Earlier this month, Flywheel announced it had completed SOC 2 compliance and certification as part of their long-term plan in building a more robust and trusted company.

“Businesses using cloud service providers use SOC 2 reports to assess and address the risks associated with third-party technology services,” said Tommy Vacek, VP of Engineering. “When you boil it down though, it essentially means that Flywheel’s security practices are the best in the industry, and we’re one of the only WordPress hosts that has achieved it.”

“It’s a sign of maturity on almost all areas of our business, from finance to information technology, and it also allows us to assess risk in our business and make decisions based off of it,” he said. “It’s a stamp of approval to demonstrate Flywheel’s intentionality around security.”

The 2020 Roadmap and Beyond

Rick Knudtson, CPO and co-founder, feels like the acquisition will allow the Flywheel team to better cater to creative agencies in the WordPress space. “Our product team is working on an exciting update to our offering entirely focused on supporting the growth of agencies, and our marketing team is hard at work creating brand new resources for agencies aspiring to make 2020 a great year,” he said. “Joining forces with WP Engine has allowed us to accelerate our product initiatives.”

The company is now offering a free course on selling WordPress maintenance to clients. Themes by StudioPress, acquired by WP Engine in 2018, are all free for Flywheel customers. Flywheel is also working heavily on tools for WordPress developers.

“Developers drive WordPress forward and WP Engine is committed to supporting the future of WordPress through industry-leading developer tools,” said Knudtson. One such tool is Local, the company’s local development environment built for working with WordPress. “Since joining the WP Engine family, Local has become the standard local development and deployment tool for our customers across both of our platforms.”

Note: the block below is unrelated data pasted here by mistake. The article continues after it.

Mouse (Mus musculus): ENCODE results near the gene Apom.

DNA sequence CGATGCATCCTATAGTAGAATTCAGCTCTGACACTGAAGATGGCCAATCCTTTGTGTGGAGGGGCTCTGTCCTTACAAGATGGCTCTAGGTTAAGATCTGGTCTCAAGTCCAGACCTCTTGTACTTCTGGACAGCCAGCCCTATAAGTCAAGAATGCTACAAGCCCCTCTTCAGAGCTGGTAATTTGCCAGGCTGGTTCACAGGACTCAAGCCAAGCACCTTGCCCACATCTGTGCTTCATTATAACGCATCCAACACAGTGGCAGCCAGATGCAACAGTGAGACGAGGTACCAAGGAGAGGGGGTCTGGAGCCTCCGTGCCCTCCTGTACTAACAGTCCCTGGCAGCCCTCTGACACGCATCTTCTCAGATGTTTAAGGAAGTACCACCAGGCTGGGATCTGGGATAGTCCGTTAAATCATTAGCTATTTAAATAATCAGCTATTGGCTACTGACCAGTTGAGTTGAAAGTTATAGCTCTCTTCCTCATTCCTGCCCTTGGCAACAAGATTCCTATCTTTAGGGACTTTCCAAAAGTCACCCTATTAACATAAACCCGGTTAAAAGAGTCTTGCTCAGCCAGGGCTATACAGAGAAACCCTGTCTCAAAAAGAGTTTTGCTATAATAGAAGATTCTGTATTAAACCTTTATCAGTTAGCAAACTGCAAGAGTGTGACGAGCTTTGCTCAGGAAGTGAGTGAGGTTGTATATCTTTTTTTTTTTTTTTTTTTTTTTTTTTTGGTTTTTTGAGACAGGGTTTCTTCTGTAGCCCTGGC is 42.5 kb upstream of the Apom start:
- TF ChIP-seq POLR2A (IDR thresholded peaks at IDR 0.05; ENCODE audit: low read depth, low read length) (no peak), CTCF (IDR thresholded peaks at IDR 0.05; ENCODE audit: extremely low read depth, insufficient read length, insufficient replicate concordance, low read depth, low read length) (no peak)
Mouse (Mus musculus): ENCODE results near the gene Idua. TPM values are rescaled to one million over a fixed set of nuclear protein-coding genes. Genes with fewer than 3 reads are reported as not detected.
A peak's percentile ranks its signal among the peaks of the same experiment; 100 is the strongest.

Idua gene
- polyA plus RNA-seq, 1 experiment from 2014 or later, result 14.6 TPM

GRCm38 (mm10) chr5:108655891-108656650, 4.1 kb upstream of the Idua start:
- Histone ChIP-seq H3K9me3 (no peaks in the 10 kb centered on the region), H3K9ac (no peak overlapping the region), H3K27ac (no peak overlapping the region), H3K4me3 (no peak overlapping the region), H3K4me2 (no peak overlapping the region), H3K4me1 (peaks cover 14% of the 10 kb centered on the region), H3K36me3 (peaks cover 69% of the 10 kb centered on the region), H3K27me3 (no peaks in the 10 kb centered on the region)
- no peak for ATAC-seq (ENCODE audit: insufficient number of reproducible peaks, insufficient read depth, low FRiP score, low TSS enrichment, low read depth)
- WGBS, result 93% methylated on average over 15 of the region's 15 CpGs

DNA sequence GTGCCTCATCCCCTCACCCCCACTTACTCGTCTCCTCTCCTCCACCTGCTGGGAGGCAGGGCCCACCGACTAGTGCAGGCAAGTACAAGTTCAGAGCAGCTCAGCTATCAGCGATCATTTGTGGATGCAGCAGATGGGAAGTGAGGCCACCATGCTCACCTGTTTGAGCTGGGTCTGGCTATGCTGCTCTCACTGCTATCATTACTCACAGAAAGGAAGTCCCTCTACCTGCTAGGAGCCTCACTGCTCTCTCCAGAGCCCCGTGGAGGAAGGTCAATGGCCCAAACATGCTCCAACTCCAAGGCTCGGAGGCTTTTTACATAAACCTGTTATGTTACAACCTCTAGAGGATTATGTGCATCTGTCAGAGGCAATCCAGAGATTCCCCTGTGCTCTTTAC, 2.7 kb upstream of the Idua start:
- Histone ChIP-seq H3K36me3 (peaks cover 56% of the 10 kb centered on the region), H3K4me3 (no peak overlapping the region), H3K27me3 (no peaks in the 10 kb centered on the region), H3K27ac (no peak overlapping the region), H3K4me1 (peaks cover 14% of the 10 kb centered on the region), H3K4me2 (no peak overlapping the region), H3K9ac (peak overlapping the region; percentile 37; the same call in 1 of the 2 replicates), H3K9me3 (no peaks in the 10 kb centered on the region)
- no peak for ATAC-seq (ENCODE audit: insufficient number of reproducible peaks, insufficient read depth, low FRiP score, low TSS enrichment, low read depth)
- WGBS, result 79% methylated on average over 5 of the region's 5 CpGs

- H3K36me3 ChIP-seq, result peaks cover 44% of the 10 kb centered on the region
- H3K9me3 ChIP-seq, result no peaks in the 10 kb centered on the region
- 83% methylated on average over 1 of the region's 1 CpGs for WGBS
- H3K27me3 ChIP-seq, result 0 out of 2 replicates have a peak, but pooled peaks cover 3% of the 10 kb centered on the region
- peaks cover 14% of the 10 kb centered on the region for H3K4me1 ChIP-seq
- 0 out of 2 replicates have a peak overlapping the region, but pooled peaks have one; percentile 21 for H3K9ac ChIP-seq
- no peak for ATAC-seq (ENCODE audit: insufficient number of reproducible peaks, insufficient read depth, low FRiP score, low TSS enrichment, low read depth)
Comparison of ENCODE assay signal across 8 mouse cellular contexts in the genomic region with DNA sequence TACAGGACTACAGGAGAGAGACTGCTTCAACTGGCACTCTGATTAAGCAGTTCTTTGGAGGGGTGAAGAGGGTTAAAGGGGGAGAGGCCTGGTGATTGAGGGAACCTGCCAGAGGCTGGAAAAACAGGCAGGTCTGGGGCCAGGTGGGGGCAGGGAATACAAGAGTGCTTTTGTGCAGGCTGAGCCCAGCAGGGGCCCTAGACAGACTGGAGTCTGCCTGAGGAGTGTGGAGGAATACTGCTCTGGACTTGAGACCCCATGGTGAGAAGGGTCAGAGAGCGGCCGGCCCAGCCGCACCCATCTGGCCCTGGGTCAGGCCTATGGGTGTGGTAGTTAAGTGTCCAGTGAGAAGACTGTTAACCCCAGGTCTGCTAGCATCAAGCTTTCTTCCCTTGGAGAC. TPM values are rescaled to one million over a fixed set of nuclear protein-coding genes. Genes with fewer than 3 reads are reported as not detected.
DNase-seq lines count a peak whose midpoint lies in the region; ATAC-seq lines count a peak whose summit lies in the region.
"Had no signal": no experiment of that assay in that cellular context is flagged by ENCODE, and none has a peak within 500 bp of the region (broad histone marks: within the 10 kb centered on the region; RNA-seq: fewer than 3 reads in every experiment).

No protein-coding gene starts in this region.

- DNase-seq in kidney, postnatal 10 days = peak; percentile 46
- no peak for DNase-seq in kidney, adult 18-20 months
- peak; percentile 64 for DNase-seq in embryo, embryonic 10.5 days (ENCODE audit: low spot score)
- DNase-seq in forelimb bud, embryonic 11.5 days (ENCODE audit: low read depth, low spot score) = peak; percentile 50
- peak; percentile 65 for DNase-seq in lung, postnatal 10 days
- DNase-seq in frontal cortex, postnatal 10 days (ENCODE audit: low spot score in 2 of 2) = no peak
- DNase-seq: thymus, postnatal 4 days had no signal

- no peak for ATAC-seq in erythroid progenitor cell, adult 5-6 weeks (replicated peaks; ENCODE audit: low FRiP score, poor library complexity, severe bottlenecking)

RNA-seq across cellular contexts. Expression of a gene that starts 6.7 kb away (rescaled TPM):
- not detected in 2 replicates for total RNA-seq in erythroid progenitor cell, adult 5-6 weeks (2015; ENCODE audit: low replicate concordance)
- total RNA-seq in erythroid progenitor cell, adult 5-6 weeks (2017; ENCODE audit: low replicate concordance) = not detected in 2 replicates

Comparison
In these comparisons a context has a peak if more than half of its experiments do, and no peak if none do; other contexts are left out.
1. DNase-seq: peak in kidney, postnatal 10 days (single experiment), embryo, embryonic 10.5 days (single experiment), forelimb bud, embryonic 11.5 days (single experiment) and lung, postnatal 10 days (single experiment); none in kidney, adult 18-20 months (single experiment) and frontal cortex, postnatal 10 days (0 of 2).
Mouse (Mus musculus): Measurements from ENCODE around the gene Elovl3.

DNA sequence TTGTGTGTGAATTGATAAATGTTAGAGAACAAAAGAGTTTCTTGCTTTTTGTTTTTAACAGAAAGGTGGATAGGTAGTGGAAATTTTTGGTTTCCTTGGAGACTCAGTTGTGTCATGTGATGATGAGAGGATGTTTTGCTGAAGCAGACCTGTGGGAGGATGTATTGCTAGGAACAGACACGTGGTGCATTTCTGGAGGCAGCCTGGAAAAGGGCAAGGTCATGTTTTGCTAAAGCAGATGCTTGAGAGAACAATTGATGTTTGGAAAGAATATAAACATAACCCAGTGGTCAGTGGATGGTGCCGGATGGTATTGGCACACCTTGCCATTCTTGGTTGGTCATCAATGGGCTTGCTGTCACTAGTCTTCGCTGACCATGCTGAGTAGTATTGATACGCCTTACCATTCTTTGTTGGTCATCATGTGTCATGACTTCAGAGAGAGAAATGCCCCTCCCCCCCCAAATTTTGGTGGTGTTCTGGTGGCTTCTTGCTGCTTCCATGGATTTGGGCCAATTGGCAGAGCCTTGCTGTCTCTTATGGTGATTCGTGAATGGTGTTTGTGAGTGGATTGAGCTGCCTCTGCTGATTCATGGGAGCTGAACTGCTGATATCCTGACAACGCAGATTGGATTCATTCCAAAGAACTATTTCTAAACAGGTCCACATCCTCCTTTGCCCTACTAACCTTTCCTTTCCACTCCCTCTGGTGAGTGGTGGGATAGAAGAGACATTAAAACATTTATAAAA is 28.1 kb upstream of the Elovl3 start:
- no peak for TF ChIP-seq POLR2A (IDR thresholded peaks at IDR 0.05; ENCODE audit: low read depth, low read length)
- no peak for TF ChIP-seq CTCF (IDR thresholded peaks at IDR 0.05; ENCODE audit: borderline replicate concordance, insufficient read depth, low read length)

Local is currently used by over 50,000 developers. The team spent the last few months re-architecting the tool from the ground up. Knudtson said it is now five times faster than before. They are expanding the team that is working on Local to help handled more advanced developer workflows.

“In 2020, we’ll introduce new ways to use Local so that all developers — novices or advanced, solo or within a team — can build their perfect development on top of Local,” said Knudtson. “Whether you just want to connect to your host and deploy, or you’re integrating into your existing CI/CD workflow, Local should be the solution.”

The Local turnkey products, such as Local Pro and Local Teams, will be available to developers across both platforms in the future.

Since the acquisition, Flywheel has included a new technology called Smart Refresh as part of their in-house caching engine. The system watches for updates made to a WordPress install and clears the cache when needed. Knudtson claims the updates to their system has increased backend performance on the platform by 50%.

The company also recently announced its new Performance Insights feature. The tool provides proprietary performance data for developers to make decisions with sites they control.